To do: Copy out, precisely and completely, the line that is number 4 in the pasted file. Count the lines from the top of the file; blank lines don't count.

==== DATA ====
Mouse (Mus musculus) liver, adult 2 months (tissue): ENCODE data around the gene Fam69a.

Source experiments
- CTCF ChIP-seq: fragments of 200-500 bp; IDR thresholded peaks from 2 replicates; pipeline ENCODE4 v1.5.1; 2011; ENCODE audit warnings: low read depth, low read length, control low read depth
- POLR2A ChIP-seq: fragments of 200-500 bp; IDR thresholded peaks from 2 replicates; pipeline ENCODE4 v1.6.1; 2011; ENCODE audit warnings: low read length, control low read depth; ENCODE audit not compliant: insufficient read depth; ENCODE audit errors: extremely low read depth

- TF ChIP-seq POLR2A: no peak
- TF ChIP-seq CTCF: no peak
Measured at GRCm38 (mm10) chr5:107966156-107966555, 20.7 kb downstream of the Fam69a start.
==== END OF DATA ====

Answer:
- POLR2A ChIP-seq: fragments of 200-500 bp; IDR thresholded peaks from 2 replicates; pipeline ENCODE4 v1.6.1; 2011; ENCODE audit warnings: low read length, control low read depth; ENCODE audit not compliant: insufficient read depth; ENCODE audit errors: extremely low read depth